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Surgeons disillusioned by HSE’s cancer snub

By Lloyd Mudiwa. Surgeons are understood to have been disappointed when they were not consulted over the development of the National Cancer Control Strategy, it has emerged.

Mr Ken Mealy: ‘No RCSI input’

A survey by the training body for surgeons in Ireland of its Fellows and Members revealed their disappointment with the snub, according to the RCSI.

“[The survey] took place at the same time as implementation of the National Cancer Control Programme, developed without any input from the RCSI and I think that disturbed a lot of surgeons and the College,” Mr Ken Mealy, who is an RCSI Council Member, told Irish Medical Times last week.

Mr Mealy, who is also the RCSI Chair of the Committee for Surgical Affairs, said this had prompted the College to engage with the HSE in the development of the health service in a way that would not have been envisaged 10 years previously.

While the Cancer Strategy was appropriate and would improve standards, rationalise and streamline the management of cancer patients in this country, its development without discussions with surgeons was inappropriate, as 80 per cent of patients cured of cancer were cured by surgery, said the General Surgeon at Wexford General Hospital. The remaining 20 per cent were cured by medical oncology and radiotherapy.

“So when the opportunity came along to work with [HSE Director of Clinical Care] Dr Barry White’s 40 clinical programmes, we took it based on the fact that we had a clear mandate from our Fellows to do that,” he commented.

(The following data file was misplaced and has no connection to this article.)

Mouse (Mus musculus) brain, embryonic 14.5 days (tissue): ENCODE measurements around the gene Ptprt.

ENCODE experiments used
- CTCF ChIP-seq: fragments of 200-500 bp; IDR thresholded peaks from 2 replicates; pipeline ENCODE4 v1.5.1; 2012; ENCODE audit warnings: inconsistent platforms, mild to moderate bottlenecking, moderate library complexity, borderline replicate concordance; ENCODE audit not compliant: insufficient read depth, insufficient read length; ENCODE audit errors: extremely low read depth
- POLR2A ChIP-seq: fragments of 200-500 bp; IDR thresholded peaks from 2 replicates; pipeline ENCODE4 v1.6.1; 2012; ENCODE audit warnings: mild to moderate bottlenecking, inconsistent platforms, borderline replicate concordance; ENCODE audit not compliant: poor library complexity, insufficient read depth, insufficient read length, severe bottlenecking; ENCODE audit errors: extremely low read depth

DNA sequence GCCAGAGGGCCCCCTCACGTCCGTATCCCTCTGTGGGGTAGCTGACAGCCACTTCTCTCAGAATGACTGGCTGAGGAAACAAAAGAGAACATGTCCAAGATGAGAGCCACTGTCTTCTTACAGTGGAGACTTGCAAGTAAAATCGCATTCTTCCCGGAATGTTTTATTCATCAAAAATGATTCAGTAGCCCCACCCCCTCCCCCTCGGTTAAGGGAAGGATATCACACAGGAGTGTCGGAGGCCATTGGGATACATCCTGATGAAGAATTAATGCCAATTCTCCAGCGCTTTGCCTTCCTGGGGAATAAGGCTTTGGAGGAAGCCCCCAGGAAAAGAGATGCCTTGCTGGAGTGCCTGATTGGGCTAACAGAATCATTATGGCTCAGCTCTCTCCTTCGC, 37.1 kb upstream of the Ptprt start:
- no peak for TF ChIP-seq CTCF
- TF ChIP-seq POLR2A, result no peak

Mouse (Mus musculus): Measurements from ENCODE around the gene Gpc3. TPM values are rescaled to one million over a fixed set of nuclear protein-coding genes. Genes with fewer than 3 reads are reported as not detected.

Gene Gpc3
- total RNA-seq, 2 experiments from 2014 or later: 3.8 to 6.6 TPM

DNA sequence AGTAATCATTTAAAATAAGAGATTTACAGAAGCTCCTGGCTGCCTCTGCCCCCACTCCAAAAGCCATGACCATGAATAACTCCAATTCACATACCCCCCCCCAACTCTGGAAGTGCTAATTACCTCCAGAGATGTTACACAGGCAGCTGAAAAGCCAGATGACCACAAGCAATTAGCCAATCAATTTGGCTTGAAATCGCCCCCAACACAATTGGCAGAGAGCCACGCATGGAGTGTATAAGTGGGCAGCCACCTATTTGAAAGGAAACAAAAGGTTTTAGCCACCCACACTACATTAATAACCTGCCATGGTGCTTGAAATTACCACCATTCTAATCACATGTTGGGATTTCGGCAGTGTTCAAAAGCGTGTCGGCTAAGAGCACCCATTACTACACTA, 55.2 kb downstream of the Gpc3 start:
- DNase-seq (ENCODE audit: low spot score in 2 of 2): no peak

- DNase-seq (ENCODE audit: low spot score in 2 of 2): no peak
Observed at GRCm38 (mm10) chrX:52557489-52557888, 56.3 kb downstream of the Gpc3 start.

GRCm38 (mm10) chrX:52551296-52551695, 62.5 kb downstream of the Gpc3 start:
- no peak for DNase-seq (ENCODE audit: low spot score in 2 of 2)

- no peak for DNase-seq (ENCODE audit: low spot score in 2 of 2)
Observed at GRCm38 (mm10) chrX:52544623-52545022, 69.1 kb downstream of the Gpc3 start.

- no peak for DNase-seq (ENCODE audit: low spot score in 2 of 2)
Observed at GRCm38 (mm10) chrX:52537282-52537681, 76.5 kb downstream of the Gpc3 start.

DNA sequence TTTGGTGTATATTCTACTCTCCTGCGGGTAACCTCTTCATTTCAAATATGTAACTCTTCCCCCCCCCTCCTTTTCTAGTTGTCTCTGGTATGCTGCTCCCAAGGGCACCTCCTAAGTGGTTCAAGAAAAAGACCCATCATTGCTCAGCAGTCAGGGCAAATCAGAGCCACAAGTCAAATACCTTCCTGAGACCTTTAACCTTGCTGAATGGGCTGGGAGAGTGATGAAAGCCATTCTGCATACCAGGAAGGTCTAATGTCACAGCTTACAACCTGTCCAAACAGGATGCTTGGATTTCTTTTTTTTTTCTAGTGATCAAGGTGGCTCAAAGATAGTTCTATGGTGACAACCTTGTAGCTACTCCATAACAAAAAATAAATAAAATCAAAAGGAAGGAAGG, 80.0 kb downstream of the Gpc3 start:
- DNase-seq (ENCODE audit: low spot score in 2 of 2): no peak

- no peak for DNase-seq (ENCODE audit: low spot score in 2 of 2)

Council elections
In other news, the College has once again rallied its Fellows to take ownership of the national training body for surgery by putting themselves up for election to its governing committee, the Council.

This followed a survey of the College’s Fellows, which revealed that Fellows felt the College was not doing enough to engage with them. Mr Mealy described it as a great opportunity for surgeons to get involved and help shape the new infrastructure being put in place in the College’s Department of Surgical Affairs (DoSA) “at this very pivotal time”.

Mr Mealy, who heads a working group formed on foot of the survey to help engage Fellows and Members with DoSA, said engagement was mutual and it was also incumbent on Fellows to engage with the College in order to help influence its direction.

To this end, he said, notice had just been issued to eligible surgeons to put themselves up for election. The deadline was March 23 and the forthcoming elections for the 21-member Council will be on Wednesday, June 6.

The election itself will be conducted using an online voting system, and Fellows and Members will be issued in April with information on candidates.

lloyd.mudiwa@imt.ie

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